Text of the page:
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Invasive Species Hawaii

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Invasive species cause ecological harm by displacing native species, degrading habitat and altering food webs.

Hawaii’s coastal habitats encompass a diverse range of ecosystems including beaches, rocky shores, coastal dunes, tide pools, estuaries, and coral reefs. This biodiversity attracts visitors from around the world and tourism is a significant economic driver for the state. The coasts also play an important role in Hawaiian subsistence and cultural traditions. 

Unfortunately, invasive species can impact native species and even alter entire ecosystems. Invasive grass species can outcompete Hawaii’s native plants on beaches and dunes which can increase erosion and alter habitat for nesting sea turtles and shorebirds. Likely introduced through the aquarium trade, lionfish are voracious predators and can reduce the native reef fish recruitment of a coral reef by nearly 80%. Invasive algae can smother coral reefs and tide pools as well as wash onto shore impacting nesting sites.

Invasive species are often considered the number one threat to Hawaii’s biodiversity, but they also have major cultural and economic impacts. It is estimated that each year invasive species the state spends tens of millions of dollars in management costs and experiences up to $180 million dollars in damage annually. Already highly dependent on imported food, invasive species can also impact food security. Diseases introduced by invasive species and non-native insects can threaten local agriculture and invasive plant species like red mangroves can affect Loko I’a (Native Hawaiian fish ponds) impacting cultural practices and food production.






Common Invasive Species in Hawaii

While many species native to Hawaii have become invasive in other parts of the world, their populations in Hawaii are threatened by habitat loss and competition with introduced species. Some of the most common aquatic invasive species include peacock grouper, lionfish, orange keyhole sponge, gorilla ogo, leather mudweed, smothering seaweed, and several other seaweed species.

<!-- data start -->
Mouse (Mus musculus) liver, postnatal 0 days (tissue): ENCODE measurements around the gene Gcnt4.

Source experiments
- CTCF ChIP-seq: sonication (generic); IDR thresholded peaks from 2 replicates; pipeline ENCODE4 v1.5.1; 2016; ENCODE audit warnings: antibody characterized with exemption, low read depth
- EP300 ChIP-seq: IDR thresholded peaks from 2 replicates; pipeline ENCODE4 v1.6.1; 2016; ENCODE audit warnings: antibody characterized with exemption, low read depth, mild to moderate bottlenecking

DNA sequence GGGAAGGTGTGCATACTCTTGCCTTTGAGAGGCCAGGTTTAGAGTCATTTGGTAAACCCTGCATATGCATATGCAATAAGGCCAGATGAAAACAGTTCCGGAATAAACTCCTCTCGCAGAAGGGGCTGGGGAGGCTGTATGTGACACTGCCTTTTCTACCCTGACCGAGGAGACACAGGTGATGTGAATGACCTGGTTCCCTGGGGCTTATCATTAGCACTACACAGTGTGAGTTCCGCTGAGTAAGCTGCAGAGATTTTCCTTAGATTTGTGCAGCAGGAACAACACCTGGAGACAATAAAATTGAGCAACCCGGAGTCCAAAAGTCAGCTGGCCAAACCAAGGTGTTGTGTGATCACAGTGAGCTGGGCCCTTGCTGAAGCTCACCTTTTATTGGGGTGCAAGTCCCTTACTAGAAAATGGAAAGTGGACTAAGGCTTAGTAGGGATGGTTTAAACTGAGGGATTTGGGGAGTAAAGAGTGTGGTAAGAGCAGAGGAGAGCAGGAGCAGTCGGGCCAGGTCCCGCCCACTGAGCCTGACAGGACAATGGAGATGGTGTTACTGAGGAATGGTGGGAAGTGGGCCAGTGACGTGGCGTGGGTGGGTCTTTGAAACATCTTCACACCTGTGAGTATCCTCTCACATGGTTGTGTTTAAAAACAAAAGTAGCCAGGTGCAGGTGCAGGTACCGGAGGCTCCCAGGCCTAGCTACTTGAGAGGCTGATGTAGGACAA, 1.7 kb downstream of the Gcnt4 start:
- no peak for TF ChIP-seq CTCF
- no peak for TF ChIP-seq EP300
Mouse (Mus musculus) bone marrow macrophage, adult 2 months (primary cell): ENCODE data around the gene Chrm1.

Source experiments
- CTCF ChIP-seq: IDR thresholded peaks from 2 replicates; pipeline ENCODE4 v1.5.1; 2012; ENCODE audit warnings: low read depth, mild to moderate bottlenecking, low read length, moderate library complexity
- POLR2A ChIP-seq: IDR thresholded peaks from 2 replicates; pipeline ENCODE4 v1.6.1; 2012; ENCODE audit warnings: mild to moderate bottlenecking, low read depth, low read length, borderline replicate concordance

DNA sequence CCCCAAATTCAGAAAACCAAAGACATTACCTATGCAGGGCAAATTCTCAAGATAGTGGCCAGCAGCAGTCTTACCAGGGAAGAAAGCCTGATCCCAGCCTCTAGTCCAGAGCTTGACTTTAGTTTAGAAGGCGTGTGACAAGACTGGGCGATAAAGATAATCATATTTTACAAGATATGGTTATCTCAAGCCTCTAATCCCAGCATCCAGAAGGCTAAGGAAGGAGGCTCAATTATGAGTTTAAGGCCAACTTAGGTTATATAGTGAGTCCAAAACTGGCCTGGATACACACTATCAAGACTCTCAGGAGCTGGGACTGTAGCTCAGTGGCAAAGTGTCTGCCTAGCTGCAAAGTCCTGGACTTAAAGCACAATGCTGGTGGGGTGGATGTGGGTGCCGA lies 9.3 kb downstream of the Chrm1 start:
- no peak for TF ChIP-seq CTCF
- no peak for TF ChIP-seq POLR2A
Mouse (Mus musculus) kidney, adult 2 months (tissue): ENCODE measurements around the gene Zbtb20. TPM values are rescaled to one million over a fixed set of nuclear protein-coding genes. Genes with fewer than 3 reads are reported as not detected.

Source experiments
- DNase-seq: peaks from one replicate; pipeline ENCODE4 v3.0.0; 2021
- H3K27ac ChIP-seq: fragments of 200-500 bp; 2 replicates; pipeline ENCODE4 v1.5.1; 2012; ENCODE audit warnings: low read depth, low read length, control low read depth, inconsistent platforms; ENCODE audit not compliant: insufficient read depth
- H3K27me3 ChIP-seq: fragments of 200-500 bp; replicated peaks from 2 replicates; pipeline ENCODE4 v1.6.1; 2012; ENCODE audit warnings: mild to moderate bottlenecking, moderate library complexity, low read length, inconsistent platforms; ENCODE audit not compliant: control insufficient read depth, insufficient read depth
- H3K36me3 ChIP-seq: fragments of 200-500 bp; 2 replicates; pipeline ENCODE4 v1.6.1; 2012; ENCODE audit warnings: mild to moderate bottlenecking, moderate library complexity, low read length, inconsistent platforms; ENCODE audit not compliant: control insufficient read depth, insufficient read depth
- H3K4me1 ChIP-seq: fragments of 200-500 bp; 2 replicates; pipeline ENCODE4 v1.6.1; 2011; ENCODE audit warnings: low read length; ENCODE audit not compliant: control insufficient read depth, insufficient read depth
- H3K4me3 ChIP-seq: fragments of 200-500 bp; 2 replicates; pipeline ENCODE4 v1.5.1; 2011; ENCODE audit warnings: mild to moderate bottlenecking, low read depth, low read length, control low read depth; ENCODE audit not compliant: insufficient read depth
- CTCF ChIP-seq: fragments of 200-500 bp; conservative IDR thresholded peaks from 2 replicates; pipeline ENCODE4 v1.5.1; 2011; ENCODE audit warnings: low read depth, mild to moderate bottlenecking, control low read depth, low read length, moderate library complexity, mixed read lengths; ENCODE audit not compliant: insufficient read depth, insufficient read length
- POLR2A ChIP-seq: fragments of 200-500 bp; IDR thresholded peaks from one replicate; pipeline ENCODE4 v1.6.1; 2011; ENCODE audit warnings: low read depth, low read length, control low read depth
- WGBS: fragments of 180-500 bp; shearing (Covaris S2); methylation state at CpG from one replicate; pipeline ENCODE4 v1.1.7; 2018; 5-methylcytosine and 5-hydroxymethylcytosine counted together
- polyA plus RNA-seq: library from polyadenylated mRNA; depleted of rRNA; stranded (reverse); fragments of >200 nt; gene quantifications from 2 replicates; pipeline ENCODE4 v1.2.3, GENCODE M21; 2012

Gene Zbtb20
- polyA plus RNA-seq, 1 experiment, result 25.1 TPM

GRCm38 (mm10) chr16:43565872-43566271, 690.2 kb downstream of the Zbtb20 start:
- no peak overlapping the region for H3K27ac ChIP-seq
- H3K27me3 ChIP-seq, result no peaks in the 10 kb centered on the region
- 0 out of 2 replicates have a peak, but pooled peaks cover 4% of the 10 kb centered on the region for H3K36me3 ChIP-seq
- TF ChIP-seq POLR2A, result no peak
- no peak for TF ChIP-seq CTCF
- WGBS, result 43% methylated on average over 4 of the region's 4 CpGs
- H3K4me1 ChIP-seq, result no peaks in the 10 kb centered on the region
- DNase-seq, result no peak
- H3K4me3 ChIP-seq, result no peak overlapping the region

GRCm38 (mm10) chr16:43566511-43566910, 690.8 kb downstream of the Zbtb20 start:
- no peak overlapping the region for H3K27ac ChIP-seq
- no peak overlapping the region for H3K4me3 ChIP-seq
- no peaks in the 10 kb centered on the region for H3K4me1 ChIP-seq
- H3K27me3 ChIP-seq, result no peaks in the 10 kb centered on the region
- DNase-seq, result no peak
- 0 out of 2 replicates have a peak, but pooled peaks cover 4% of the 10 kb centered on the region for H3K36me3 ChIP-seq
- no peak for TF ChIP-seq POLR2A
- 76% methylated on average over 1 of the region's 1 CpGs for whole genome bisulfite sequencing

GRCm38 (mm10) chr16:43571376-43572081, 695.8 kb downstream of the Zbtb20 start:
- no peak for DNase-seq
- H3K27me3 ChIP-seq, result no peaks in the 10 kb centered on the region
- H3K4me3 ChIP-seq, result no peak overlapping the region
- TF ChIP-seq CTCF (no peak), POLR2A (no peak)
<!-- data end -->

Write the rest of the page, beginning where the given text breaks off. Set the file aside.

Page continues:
Terrestrial invasive species that impact the coast include feral hogs, mongoose, little fire ants, brown tree snakes, and rats. Invasive plant species include fireweed, albizia trees, red mangrove, strawberry guava, and miconia.

Restoring coastlines and tidal creek buffers help reduce flooding.

The best way for you to help prevent the spread of invasive plant species is to stop new outbreaks before they start. Each of us has a role in keeping our waterways clean and healthy for future generations. For example, the best way that you can help to prevent the spread of aquatic invasive species is to always clean your boat after use.

Early detection can help avoid many of the environmental and economic losses caused by invasive species. Reporting invasive species to the experts could stop the next invasion.

Report invasive species through the national Early Detection and Distribution Mapping System (EDDMapS), report online at or call the 643-PEST telephone hotline.

Many states have invasive species reporting hotlines, online forms, or mobile apps. Using your internet browser, search with the terms “invasive species reporting [enter your state or county]” to discover how best to report in your area.

Restoration can help manage this difficult problem.


While invasive species pose major challenges, a number of management options exist. Prevention is important, but that is beyond the scope of this website. Physical or mechanical control, chemical control, cultural management, and biological control are all useful tools.

Removing invasive species and restoring native species brings myriad benefits. Restoration of wetlands, dunes, and other coastal areas protects against erosion, reduces flooding, and improves water quality. Native birds, fish, and other wildlife return to restored areas, enhancing fisheries and biodiversity. Habitat improvement helps the recovery of threatened or endangered species. Tourism and outdoor recreation benefit as people fish, bird watch, or visit wildlife areas.


What can you expect if you want to remove invasive species?

Invasive species removal can be a rewarding activity for any group of concerned citizens. Many species can be removed by hand, with little training. It is best to consult a local expert to understand the likely long-term outcomes of your effort. Some plant species can only be substantially reduced using fire, changing land elevation, or applying herbicides across large areas, in accordance with permits. One important role for local residents is participating in identification efforts to stop the spread of these species before they firmly take hold.




Hawaii Project Resources:

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